Radiation releases during the initial hydrogen explosions.

The Asahi Shimbun newspaper reported on 26 March that the accident might warrant level 6, based on its calculations.[282] The Wall Street Journal stated that Japan's NISA would make any decision on raising the level.[336] INES level 6, or "serious accident," had only been applied to the Kyshtym disaster (Soviet Union, 1957), while the only level 7 was Chernobyl (Soviet Union, 1986). Previous level 5 accidents included the Windscale fire (United Kingdom, 1957); the Lucens reactor (Switzerland, 1969); Three Mile Island (United States, 1979); and the Goiânia accident (Brazil, 1987).

Assessing "seriousness" as partial or full meltdown at a civilian plant, The New York Times reported on 3 April that based on remote sensing, computer "simulations suggest that the number of serious accidents has suddenly doubled, with three of the reactors at the Fukushima Daiichi complex in some stage of meltdown." The Times counted three previous civilian meltdowns, from World Nuclear Association information: Three Mile Island; Saint-Laurent Nuclear Power Plant (France, 1980, INES level 4); and Chernobyl.[337]

On 11 April, the Japanese Nuclear and Industrial Safety Agency (NISA) temporarily raised the disaster at Fukushima Daiichi to Level 7 on the INES scale, by considering the whole event and not considering each reactor as an individual event per se (rated between 3 and 5). This would make Fukushima the second Level 7 "major accident" in the history of the nuclear industry; having said that, radiation released as a result of the events at Fukushima was, as of April 12, only approximately 10% of that released as a result of the accident at Chernobyl (1986), also rated as INES Level 7.[327][338]

Radiation in other countries

See also: Radiation effects from Fukushima I nuclear accidents#Distribution outside Japan

The Fukushima accident has led to "trace" amounts of radiation, including iodine-131 and caesium-134/137, being observed around the world (New York State, Alaska, Hawaii, Oregon, California, Montreal, and Austria).[339][340][341] A widely cited Austrian Meteorological Service report estimated the total amount of I-131 radiation released as of 19 March based on extrapolating data from several days of ideal observation at a handful of worldwide CTBTO radionuclide measuring facilities (Freiburg, Germany; Stockholm, Sweden; Takasaki, Japan and Sacramento, USA) during the first 10 days of the accident.[342][343] The report's estimates of total I-131 emissions based on these worldwide measuring stations ranged from 10 PBq to 700 PBq.[342] This estimate was 1% to 40% of the 1760 PBq[342][344] of I-131 estimated to be release at Chernobyl.[343] This report may not have been updated, but for comparison, a 12 April NISA report estimated the total I-131 release (based upon Japanese measurement equipment) at 130 to 150 PBq total release for the longer period of time.[344] This would be approximately 7% to 9% of the I-131 Chernobyl release.[345] A UC Berkeley professor of nuclear engineering who is measuring radionuclide detected in California, but not estimating the total release, asserted "that the fallout poses no significant health threat."[346] The expert who prepared the Austrian Meteorological Service report asserted that the "Chernobyl accident emitted much more radioactivity and a wider diversity of radioactive elements than Fukushima Daiichi has so far, but it was iodine and caesium that caused most of the health risk – especially outside the immediate area of the Chernobyl plant."[343] As of 28 April, the Washington State Department of Health, one of the U.S. states nearest Japan, reported that levels of radioactive material from the Fukushima plant had dropped significantly, and were often below levels that could be detected with standard tests.[347]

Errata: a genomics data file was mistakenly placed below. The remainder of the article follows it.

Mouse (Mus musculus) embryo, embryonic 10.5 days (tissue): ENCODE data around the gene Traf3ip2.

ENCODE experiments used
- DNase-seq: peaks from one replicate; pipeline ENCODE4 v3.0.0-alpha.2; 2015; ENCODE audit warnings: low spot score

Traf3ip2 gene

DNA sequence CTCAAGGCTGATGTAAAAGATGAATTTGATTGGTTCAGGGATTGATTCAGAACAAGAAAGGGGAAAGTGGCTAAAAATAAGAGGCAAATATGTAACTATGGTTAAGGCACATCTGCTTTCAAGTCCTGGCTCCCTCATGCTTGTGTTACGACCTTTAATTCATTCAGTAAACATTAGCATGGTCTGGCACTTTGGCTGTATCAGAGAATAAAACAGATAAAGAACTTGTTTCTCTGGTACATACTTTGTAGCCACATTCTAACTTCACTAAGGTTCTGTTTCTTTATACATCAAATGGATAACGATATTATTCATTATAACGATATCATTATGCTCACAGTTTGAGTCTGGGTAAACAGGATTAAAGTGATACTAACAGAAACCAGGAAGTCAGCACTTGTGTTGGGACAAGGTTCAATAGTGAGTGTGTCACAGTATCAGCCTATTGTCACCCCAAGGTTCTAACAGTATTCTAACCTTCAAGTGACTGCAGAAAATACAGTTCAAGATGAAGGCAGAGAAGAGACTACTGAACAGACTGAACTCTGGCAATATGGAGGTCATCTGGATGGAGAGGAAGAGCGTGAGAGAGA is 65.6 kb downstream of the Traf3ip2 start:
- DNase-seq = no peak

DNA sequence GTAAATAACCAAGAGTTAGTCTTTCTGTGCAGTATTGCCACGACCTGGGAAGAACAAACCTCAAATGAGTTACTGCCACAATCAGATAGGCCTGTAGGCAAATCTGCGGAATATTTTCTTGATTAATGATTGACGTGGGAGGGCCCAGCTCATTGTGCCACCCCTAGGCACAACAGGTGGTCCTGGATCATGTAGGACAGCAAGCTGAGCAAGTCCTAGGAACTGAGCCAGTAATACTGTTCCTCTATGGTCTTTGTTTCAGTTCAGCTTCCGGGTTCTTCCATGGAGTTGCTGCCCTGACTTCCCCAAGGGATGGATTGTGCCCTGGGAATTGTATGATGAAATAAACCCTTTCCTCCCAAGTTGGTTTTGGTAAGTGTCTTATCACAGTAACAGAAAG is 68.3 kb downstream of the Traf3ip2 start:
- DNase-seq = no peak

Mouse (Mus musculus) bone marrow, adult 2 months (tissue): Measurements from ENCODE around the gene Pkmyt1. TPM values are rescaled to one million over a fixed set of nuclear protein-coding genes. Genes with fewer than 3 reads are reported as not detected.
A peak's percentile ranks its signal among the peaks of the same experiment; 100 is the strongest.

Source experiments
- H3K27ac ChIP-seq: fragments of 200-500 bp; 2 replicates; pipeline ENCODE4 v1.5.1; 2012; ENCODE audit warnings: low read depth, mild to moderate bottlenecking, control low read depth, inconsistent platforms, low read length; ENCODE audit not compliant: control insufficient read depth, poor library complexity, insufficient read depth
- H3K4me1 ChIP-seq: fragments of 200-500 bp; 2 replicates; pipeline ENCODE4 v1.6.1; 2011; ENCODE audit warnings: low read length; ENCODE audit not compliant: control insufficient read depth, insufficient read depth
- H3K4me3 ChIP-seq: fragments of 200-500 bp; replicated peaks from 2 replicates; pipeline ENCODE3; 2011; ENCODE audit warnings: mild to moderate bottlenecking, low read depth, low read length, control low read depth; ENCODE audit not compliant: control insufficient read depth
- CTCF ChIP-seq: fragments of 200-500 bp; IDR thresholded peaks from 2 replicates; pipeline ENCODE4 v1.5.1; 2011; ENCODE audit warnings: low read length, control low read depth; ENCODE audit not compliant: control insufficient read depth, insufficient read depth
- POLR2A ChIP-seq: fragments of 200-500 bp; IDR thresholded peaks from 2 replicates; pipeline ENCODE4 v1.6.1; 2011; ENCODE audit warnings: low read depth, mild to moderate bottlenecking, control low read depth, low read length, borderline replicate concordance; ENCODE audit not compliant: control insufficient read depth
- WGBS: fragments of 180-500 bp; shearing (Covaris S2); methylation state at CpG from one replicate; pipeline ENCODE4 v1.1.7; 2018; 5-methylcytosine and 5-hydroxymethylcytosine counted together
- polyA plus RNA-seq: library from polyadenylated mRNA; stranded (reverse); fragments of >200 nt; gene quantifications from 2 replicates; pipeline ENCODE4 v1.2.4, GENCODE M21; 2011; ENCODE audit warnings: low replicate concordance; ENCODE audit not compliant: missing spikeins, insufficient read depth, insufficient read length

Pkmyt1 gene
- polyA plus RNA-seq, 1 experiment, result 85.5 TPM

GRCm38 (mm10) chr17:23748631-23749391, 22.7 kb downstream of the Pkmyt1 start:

Radiation from direct fallout


The levels detected by air filters in countries outside Japan are extremely low. Health Canada stated that the increase measured in Canada was less than the natural day-to-day variation in the existing background levels; the presence of fallout could only be detected by analysing the isotopes present, and there was no significant increase in the total level of radiation.[348]